Rahat al-‘aql of Hamid al-Din al-Kirmani
























The scribe has used different inks to delineate the headings and text. The title is written in red, with the subsection title in green, followed by the text in black.
This diagram is a representation of al-Kirmani’s cosmological scheme.
An enumeration of al-Kirmani’s schema of the degrees of the spiritual world and their functions.
A chart illustrating the correspondences between the natural world and the world of religion.
This page shows the opening lines of the sixth chapter, and is illustrative of the use of different inks by the scribe.
A diagram illustrating the connection of the cosmic hierarchies to each other.
A diagram showing the structure of authority and matters related to it.
Hamid al-Dininfo-icon al-Kirmani was a major Muslim scholar and writer who flourished during the time of the Fatimid Imam al-Hakim bi-Amr Allah (who reigned from 996 to 1021 CE). Al-Kirmani’s nisbainfo-icon connects him to the province of Kirman, and although he may have come from there and even retained control over its local da‘wa, his main centre of activity was Iraq.


In the early years of the eleventh century, al-Kirmani became the first of the great eastern Iranian Ismaili da is to take up residence in Cairo, the capital city of the Fatimid state which was then at the height of its glory and influence in the Muslim world. It is known that al-Kirmani had left Egypt by 1019, returning to Iraq where he died in 1020 or soon thereafter.

The writings of al-Kirmani seem to belong to two periods defined and separated by his earlier activities in Iraq and the east and a later one in Egypt. Of his corpus of nearly thirty works, only eighteen seem to have survived. Manuscripts of all his extant works are in the Library of The Institute of Ismaili Studies.

One of al-Kirmani’s important work, his magnum opus, is the Rahat al-‘aqlinfo-icon. The Zahid Ali Collection of Ismaili manuscripts, now housed at the Institute, includes a very fine nineteenth century manuscript of this text. It is one of seven copies of this work in the Library’s collection, and all the illustrations shown here are taken from this manuscript.

The Rahat al-‘aql was al-Kirmani’s final work. It has been suggested that al-Kirmani composed an earlier version of this text in Iraq which he subsequently brought with him to Egypt. He returned once again to revise this work at the end of his career in Iraq.

Being al-Kirmani’s last work, the Rahat al-‘aql was intended to contain a distillation of all knowledge, collected into the form of a city, the city of knowledge, the city of which the Prophet himself had said, "I am the city of knowledge, and ‘Ali is its gateway; so let whoever wants knowledge enter through its gate." The title and plan of the book convey this extremely important concept of knowledge embodied in the image of an archetypal city.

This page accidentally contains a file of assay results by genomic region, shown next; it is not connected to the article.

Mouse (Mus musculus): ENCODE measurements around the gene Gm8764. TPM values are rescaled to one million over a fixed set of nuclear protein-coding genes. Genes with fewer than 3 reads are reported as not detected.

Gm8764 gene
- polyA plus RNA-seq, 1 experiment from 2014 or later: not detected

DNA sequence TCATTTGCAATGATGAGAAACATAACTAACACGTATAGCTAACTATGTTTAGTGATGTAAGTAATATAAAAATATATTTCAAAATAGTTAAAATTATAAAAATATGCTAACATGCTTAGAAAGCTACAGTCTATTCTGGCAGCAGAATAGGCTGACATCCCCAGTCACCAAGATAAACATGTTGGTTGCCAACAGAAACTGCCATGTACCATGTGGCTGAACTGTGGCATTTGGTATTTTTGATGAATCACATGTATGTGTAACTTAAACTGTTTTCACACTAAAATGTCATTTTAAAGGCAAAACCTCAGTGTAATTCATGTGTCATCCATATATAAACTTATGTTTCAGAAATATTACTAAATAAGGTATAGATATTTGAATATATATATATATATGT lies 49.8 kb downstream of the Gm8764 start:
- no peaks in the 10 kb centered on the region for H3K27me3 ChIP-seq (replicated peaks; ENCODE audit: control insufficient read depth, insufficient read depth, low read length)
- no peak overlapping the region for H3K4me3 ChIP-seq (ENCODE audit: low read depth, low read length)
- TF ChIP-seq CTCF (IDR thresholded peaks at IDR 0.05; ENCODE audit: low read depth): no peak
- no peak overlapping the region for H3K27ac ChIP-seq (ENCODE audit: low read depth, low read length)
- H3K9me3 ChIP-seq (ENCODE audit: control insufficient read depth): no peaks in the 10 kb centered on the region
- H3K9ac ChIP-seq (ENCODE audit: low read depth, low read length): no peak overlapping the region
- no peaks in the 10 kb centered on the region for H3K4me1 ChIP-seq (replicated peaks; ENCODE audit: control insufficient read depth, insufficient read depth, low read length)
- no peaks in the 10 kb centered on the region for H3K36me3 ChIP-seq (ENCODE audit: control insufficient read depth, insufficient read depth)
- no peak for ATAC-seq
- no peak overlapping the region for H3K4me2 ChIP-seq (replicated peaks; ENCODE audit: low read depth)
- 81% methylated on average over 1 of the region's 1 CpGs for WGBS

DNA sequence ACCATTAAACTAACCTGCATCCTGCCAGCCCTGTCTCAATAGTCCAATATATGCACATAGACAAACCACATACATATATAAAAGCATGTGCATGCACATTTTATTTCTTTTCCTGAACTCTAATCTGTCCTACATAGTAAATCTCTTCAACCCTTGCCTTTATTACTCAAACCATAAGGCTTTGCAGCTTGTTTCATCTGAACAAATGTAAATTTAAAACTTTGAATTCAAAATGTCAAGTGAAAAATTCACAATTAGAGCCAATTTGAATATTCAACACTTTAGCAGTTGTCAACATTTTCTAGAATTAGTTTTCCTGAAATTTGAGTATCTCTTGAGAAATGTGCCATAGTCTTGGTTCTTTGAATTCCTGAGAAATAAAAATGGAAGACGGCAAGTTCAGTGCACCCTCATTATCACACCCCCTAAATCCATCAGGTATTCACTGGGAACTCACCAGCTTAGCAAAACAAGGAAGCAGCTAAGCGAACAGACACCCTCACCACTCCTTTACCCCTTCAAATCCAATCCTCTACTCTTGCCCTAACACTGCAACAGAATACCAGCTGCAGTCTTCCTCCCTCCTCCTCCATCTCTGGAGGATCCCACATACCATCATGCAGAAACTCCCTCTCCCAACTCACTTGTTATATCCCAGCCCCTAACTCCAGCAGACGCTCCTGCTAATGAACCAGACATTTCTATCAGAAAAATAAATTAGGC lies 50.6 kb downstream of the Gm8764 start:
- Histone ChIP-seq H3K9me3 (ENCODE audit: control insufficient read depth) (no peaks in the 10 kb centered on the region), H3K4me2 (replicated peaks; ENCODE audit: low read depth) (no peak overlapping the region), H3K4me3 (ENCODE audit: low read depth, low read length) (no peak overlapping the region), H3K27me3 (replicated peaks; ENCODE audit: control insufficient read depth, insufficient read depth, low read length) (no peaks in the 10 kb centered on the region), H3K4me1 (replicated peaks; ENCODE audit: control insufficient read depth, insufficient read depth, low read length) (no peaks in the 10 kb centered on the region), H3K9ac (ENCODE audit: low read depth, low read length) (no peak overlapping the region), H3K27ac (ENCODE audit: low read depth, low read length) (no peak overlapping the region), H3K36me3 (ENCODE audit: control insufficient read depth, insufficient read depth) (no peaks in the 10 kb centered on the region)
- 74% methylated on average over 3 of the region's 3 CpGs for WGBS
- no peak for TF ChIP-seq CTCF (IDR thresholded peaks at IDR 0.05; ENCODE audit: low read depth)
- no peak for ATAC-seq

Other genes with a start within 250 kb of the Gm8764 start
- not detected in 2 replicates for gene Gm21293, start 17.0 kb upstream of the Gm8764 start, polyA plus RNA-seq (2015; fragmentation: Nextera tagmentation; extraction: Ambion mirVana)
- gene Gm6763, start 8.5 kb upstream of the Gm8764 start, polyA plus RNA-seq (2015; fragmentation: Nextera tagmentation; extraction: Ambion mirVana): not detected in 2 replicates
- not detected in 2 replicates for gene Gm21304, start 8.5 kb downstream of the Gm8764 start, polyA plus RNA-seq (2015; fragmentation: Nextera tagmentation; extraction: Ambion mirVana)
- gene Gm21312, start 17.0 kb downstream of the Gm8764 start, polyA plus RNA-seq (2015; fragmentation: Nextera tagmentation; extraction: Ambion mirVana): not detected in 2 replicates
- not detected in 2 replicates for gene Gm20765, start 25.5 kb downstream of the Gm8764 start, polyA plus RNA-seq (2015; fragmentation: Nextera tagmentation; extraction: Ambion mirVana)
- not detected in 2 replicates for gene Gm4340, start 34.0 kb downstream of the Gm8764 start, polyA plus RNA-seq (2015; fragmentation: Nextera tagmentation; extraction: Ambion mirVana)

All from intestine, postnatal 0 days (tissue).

The goal of this work is specified in its very title. Rahat al-‘aql has the sense of "peace of mind", "comfort of reason," and it implies freedom from the doubt and confusion that go with life in a constantly changing and perennially unsettled world. Al-Kirmani intended to provide the reader an opportunity to grasp and possibly understand how to obtain the eternal life of the mind, the paradise of reason.

The organisation of the Rahat al-‘aql is remarkable for its complex structure configured in the image of a city that represents the city of God. The subject-matter is arranged in seven chapters designated as walls or ramparts (aswar) and each rampart yields or leads to seven sections referred to as pathways or thoroughfares (mashari’) leading to the heart of the city. Only the seventh rampart exceeds the strict plan of sevens since it contains an extra seven pathways in order to complete the full circle and make it into the fortress it becomes when understood in its fullness. Thus, travelling along the fifty-six 'pathways' enclosed within the seven 'walls' of this 'city', the searching soul acquires a sense of the structure of the universe and all that is in it, from the absolute Oneness of God, through the celestial beings, to the mundane world of minerals, plants and animals.

The Rahat al-‘aql is the expression of a fully mature and deeply perceptive mind, comparable in its originality and scholarship with the best of al-Kirmani’s contemporaries, including the philosopher Ibn Sina (Avicenna). In that era of creative and profound contributions to Islamic thought, this work belongs among the most interesting of all literary productions by the Fatimid da wa, and represents one of the intellectual high points of Ismaili achievement.